‘Barbenheimer’ Was a Failure of Imagination
In ‘Manifesto This,’ we dialogue with a radical text to dream of a better world.
Barbenheimer is a phenomenon that looks into the past to search for meaning we can make of our present worlds. But Mark Fisher’s ‘Acid Communism’ shows why it’s futile to look back without dreaming about the future.
I. “Acid Communism is the name I have given to this spectre. The concept of acid communism is a provocation and a promise. It is a joke of sorts, but one with very serious purpose. It points to something that, at one point, seemed inevitable, but which now appears impossible: the convergence of class consciousness, socialist-feminist consciousness-raising and psychedelic consciousness, the fusion of new social movements with a communist project, an unprecedented aestheticisation of everyday life.”
Mark Fisher, the theorist who died by suicide and left an incomplete manuscript to what might have been his defining thesis about the world, dreamt of the “spectre of a world that could be free.” Art was one of the last frontiers left for imagining what this could be; politics and the revolution would follow.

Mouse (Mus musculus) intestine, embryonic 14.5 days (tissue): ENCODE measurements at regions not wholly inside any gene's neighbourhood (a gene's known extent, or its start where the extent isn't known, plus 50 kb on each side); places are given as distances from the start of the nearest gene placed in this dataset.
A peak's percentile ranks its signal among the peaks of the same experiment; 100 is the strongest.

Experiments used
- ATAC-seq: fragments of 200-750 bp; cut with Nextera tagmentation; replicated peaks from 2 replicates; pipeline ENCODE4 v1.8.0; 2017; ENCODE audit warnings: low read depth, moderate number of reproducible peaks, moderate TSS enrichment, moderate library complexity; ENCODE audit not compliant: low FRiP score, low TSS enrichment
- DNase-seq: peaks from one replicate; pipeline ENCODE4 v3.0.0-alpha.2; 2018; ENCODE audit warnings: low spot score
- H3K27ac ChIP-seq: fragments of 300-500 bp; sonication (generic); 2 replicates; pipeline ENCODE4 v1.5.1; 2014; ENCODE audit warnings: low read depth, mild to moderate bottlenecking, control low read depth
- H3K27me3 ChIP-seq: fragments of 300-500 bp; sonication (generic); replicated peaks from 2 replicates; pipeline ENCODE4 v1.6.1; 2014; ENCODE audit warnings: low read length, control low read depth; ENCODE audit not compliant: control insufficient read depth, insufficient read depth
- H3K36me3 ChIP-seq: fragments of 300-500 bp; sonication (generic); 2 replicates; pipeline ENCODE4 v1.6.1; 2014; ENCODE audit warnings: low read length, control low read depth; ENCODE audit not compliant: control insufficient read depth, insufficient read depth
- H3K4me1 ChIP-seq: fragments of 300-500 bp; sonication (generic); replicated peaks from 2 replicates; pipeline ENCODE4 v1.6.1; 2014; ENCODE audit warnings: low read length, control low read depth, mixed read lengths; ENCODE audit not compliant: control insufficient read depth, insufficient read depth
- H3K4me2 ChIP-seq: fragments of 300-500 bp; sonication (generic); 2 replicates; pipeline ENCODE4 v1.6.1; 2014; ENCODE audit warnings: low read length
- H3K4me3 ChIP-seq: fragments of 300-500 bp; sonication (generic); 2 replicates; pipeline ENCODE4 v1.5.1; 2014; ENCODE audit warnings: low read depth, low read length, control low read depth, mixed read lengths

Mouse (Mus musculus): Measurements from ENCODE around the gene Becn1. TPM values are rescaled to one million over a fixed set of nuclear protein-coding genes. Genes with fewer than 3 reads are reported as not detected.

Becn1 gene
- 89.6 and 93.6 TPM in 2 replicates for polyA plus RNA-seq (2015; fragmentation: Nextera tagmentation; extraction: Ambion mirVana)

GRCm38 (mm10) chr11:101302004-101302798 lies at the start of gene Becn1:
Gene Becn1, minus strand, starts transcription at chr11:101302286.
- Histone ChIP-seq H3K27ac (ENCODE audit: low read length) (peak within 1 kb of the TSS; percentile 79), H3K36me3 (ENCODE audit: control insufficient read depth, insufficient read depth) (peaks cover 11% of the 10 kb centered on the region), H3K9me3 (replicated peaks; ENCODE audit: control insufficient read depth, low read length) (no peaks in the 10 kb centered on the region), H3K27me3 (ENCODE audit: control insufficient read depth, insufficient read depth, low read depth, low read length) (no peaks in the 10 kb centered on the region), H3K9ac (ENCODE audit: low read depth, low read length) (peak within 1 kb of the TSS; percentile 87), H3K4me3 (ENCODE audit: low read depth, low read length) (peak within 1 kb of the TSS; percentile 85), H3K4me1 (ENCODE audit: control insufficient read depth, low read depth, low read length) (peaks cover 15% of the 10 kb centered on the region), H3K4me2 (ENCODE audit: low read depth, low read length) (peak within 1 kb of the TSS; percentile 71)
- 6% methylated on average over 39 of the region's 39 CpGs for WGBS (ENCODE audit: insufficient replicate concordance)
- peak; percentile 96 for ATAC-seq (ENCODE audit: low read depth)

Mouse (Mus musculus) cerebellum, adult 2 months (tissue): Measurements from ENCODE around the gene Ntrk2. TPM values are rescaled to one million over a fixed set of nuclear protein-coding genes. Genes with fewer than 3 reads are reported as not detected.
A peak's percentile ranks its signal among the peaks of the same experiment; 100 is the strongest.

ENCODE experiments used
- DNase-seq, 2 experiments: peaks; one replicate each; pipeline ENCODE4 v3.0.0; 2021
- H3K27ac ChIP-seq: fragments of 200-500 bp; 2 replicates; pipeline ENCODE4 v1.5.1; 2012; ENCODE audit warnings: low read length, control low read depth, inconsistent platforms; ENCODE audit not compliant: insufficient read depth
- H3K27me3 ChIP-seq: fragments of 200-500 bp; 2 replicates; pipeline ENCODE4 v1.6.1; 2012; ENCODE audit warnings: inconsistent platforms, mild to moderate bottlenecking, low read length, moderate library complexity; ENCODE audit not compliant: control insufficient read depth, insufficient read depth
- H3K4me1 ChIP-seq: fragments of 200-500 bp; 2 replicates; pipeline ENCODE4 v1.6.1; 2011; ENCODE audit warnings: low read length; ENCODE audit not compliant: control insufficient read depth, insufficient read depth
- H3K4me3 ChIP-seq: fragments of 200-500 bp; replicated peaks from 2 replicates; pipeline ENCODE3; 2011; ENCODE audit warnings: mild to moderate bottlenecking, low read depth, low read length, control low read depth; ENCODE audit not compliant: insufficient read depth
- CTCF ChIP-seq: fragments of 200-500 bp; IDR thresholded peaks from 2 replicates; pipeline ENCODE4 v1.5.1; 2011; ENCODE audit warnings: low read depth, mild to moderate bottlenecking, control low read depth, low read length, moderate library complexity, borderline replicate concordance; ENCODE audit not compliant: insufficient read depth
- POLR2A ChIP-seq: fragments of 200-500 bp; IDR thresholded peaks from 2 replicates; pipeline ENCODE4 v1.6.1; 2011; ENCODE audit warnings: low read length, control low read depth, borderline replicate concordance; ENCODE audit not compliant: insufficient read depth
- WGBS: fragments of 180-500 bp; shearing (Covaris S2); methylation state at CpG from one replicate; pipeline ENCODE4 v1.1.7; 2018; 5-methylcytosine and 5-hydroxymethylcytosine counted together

Barbie and Oppenheimer have almost nothing in common, except for one thing: inevitability.
In Barbie, the inevitability is real life. In Oppenheimer, the inevitability is nuclear destruction. How do we imagine a world that gets better if we’re unable to picture what that looks like?
And more importantly, neither film asks questions about the past that could allow even a glimpse of a better future. Why was the bomb the only way? We know the story of the atomic bomb’s father now. We know less — if anything at all — about why the bomb felt necessary after the enemy’s defeat. In seeing the world through Oppenheimer’s eyes, we’re seeing the present, apocalyptic world as an inevitability. The horror isn’t the atomic bomb that incinerated close to 200,000 Japanese people. The horror is that it was inevitable. The future in Oppenheimer is a future that was always meant to happen. And so was the near-zero possibility of a total nuclear apocalypse. What were the possibilities of peace without a bomb? When the present is predetermined and the future unthinkable, it’s impossible for art to ask questions about the alternative.